While other sites timidly wade into the waters of charging Net subscriptions, the Wall Street Journal Interactive Edition continues to plow forward, proving that Netizens are willing to pay for some content.
Today, the WSJ's publisher, Dow Jones & Company, announced that the Interactive Edition surpassed the 200,000-subscriber "milestone."
While 200,000 paying readers is hardly a large number for online services and communities that measure their customers in millions, it is a significant number for sites trying to charge people for access to a single online publication.
In fact, few publications have successfully charged for Web content. Although many point to the WSJ to show that people are willing to pay for material on the Web, a medium filled with free content, others call it and Playboy notable exceptions. The fact that those two are doing well shows how strong brand recognition--and content--must be to attract subscribers on the Net.
In the past few months, others--including e-zines and established print publications--have been attempting to follow the subscription model, saying they can't make money from advertising alone.
Perhaps most notably is Microsoft's Slate, which began charging for subscriptions in February. A month later, Slate announced that 10,000 subscribers had signed up for the product, putting it halfway toward its goal of signing up 20,000 subscribers in the first few months.
Salon also has announced that it will begin charging, but only for a portion of its content. It has not done so yet.
Many newspapers, such as the New York Times, only charge for some search services and interactive games--services not readily available to print customers.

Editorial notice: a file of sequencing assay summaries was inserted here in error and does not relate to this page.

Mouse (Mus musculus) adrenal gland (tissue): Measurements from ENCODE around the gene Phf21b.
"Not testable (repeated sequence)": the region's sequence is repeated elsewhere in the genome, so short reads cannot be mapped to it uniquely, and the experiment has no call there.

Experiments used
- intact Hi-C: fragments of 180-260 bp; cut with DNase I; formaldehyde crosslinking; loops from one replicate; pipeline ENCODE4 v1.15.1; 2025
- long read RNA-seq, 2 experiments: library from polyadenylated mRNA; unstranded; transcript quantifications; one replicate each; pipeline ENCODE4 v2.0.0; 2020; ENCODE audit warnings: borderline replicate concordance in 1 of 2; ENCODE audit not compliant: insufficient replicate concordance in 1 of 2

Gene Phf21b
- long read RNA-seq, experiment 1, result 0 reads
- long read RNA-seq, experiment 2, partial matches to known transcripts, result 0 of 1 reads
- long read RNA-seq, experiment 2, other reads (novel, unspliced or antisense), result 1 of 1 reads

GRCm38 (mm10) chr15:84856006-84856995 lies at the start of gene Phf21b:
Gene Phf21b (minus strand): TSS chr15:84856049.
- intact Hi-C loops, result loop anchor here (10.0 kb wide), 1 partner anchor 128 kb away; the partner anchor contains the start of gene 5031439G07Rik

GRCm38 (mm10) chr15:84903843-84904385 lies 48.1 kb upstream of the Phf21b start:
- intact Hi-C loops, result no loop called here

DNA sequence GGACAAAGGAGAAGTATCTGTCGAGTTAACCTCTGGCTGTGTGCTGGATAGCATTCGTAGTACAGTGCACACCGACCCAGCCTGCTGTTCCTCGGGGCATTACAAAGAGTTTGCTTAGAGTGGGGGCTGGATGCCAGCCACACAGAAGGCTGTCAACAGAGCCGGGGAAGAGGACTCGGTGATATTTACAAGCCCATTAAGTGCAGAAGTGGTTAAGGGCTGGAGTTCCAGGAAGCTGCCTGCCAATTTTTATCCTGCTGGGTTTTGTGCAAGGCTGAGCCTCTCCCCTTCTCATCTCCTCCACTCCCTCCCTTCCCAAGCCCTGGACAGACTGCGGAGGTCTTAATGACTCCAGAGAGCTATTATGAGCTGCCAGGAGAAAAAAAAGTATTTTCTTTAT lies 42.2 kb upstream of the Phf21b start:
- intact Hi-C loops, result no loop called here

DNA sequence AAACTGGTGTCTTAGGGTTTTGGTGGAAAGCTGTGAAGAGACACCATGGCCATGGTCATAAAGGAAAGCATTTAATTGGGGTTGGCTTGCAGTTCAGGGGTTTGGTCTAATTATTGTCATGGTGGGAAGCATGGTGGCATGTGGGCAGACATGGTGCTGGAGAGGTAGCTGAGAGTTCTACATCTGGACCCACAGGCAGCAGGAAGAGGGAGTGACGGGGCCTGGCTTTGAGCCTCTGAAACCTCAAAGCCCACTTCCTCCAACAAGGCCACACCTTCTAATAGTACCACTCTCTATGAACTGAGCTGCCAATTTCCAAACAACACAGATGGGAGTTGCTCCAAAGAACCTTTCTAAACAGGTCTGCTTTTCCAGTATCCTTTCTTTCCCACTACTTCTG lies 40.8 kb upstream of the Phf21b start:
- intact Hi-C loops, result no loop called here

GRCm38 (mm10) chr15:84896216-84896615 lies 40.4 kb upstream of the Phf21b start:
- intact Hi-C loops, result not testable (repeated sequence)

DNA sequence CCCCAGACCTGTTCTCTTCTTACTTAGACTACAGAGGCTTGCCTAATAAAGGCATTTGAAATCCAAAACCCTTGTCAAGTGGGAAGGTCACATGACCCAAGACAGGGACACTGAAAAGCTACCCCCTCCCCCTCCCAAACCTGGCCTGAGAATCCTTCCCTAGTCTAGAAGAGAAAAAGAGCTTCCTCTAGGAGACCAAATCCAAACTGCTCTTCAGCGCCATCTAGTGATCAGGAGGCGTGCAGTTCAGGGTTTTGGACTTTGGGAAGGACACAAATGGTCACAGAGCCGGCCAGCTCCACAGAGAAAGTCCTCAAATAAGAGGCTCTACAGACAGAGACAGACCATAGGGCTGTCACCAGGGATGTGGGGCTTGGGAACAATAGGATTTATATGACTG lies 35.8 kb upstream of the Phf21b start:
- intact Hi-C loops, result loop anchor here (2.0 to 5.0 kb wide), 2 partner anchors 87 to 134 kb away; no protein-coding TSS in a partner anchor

The WSJ, on the other hand, charges $49 per year for a subscription to all its content, including the articles from its print edition and features such as business portfolios and background pieces. Print subscribers pay $29 per year for the online edition.
Thomas Baker, business director of the Journal's online edition, said that the 200,000 mark was especially significant because most of the online readers--two-thirds--were not already print subscribers.
Plus, he added, 80 percent of its readers appear to be renewing their online subscriptions, which the paper began offering in August 1996.
"The people who came in the first year--we weren't sure if they were just experimenters," Baker noted.
The WSJ online meets Netizens' needs for content, research, and in-depth background, he said. Readers also clearly find the control they have over when and how they use information to be an important feature.
Some subscribers, for instance, religiously read every story. Others use their personal portfolios as their home pages, according to Baker.
Print publications by their nature are driven by a set publication schedule, he said. But online, a reader has full control over when and often how they get the information they are seeking.
Although the Journal may be more the exception than the rule because it has several features others don't have--including a widely respected brand name and national distribution--others can take a few pointers from its relative success, Baker added.
Most importantly, content matters, and the Web can't just be a vehicle to repurpose newspaper and magazine material. For example, business is a natural online. "We've got a great thing to cover here that makes for very good, compelling ongoing coverage," Baker said. "The other thing that might be a lesson is that online, people expect a whole lot of depth.
"I think in a way, online people have higher expectations of what ought to be there in terms of being able to give every aspect of the story, and that's something that people really value online. And if you can really put the pieces together, people don't have any trouble paying for that kind of depth."